He Up And Died: Jerry Jeff Walker


He Up And Died

The lyric “He Up And Died” is from Jerry Jeff Walker’s masterful song “Mr. Bojangles.” In the song Jerry Jeff is speaking of Mr. Bojangles’ dog and continues the heartbreak with the next line: “And after twenty years he still grieves.” For me, those are some of the more poignant lines in that or any song. It always brought a tear to the corner of my eye, but I’m a sucker for such musical sentiment.
Jerry Jeff Walker “Up And Died” Friday October 24th at the age of 78 at a hospital in Austin, Texas. Although Walker was a native New Yorker and began his career with the other folkies who migrated to Greenwich Village in the early 1960s, he then ended up hitchhiking all over … eventually landing permanently in Austin and was an early catalyst for the musical renaissance that was Austin, Texas in the latter part of the 70s.
I was living in Austin during that period. It was nearly impossible for me to go see any live music, at any venue, without Jerry Jeff eventually wandering in (with or without guitar in hand) and if not 3 sheets at least 1 and half sheets to the wind … and in due course finding himself up on stage to sit in and sing a song or three. It didn’t matter if the act was well-established or a newcomer to the Austin music scene, somehow Jerry Jeff would show up.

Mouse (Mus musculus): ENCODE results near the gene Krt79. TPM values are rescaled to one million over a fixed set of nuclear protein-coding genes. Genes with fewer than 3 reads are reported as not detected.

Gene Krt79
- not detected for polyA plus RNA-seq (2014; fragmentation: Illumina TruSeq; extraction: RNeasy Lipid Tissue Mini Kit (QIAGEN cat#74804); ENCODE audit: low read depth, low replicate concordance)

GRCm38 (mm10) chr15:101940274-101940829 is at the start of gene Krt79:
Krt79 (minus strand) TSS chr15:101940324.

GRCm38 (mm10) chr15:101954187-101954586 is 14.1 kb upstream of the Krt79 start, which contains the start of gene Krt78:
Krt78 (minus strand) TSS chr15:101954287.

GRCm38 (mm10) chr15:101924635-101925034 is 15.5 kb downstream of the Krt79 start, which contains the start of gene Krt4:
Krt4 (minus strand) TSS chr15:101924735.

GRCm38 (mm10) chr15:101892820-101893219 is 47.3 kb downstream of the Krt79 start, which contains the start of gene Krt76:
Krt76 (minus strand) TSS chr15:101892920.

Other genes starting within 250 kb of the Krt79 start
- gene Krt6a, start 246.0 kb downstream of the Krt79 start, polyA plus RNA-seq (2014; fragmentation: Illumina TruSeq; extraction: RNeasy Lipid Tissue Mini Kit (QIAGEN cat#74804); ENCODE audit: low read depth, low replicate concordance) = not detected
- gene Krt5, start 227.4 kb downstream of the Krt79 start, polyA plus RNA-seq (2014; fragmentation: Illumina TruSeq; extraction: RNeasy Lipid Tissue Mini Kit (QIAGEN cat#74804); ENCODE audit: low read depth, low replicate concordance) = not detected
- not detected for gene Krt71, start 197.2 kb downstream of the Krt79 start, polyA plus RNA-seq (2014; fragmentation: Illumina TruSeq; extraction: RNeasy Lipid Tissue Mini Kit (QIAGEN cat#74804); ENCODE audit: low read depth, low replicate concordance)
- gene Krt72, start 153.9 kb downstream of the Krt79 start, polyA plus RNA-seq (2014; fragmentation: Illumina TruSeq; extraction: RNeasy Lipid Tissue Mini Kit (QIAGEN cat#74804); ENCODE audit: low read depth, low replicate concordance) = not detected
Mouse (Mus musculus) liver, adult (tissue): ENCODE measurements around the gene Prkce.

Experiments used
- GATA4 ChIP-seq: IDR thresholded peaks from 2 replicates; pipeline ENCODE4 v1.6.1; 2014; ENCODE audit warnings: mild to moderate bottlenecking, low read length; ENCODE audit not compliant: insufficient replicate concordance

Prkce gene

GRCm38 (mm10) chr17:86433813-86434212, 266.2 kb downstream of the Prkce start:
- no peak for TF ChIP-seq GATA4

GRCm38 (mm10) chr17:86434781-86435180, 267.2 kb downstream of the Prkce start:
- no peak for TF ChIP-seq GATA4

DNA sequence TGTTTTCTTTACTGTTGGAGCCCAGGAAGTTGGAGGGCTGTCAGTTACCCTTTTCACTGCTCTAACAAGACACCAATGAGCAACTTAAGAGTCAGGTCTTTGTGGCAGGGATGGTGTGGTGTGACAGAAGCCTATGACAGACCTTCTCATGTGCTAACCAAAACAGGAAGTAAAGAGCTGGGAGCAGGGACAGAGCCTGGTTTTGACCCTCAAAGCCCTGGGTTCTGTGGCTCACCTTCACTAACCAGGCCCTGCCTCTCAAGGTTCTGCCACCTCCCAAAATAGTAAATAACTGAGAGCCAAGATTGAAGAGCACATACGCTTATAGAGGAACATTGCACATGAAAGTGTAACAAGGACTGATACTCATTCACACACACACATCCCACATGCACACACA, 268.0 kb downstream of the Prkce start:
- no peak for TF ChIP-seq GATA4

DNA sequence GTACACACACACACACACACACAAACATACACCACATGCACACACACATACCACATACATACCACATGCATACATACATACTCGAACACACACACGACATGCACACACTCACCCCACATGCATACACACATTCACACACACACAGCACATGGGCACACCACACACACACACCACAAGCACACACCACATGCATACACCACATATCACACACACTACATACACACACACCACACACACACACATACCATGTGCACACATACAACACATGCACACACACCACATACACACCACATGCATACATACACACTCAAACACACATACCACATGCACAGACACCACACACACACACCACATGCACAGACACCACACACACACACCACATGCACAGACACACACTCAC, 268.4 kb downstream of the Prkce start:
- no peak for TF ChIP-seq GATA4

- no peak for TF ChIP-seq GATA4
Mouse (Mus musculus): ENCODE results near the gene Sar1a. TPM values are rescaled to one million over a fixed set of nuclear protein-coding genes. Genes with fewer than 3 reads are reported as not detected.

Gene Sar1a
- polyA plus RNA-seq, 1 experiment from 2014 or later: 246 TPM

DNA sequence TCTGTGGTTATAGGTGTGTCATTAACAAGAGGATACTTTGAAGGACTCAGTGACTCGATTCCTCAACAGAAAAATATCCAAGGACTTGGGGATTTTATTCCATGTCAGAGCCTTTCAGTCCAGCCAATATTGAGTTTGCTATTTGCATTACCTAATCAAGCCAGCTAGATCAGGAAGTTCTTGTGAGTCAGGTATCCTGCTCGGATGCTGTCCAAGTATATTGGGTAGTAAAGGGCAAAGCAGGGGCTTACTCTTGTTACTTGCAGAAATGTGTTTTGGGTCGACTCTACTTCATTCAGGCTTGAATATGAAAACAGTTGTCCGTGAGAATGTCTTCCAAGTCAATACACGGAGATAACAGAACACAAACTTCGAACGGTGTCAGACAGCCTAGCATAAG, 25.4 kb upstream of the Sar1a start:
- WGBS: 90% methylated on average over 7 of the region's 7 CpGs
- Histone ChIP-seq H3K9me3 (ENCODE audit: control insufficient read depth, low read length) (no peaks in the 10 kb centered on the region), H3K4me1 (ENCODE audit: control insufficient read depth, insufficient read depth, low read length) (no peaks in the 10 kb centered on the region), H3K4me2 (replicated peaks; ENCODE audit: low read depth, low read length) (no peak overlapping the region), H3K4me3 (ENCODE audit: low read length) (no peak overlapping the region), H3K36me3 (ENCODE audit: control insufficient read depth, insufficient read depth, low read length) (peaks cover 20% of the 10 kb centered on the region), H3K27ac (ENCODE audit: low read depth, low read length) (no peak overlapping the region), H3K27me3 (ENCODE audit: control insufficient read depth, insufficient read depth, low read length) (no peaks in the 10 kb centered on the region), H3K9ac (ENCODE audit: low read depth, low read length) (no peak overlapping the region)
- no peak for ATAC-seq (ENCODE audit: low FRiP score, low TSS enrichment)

Thankfully, Jerry Jeff would eventually manage to give up liquor and drugs with the help of his wife Susan and continued to sing “Bojangles” and his acclaimed versions of ” LA Freeway” & “Desperados Waiting For A Train,” written by his good friend Guy Clark. I believe I own most all of his albums and have played the heck out of the self-titled “Jerry Jeff Walker” 1972 MCA~LP and his “It’s A Good Night For Singing” 1976 album also on MCA.

Here’s a link to Jerry Jeff singing “Mr. Bojangles” accompanied by The Lost Gonzo Band (Note: the bass player is Gary P. Nunn songwriter & singer of “London Homesick Blues” which became the theme song for “Austin City Limits” for many years.. and the steel guitar player is Lloyd Maines, father of Natalie Maines lead singer for The Dixie Chicks … now just The Chicks):
.…and an interesting interview with an older Jerry Jeff reminiscing about writing that song and other memories is available (Click Here)

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Jay Hamilton

Author: Jay Hamilton

Jay Hamilton is a veteran disc jockey, program director, music director and radio programming consultant. In the Pacific Northwest, he is best remembered for his time at KMPS AM/FM during the '70s and '80s. Jay is now retired and lives on the Olympic Peninsula. Music, of nearly every genre, has always been an important aspect of his life and he periodically contributes opinions, articles and "Collectibles" (aka: "Found Performances") to Puget Sound Media.

13 thoughts on “He Up And Died: Jerry Jeff Walker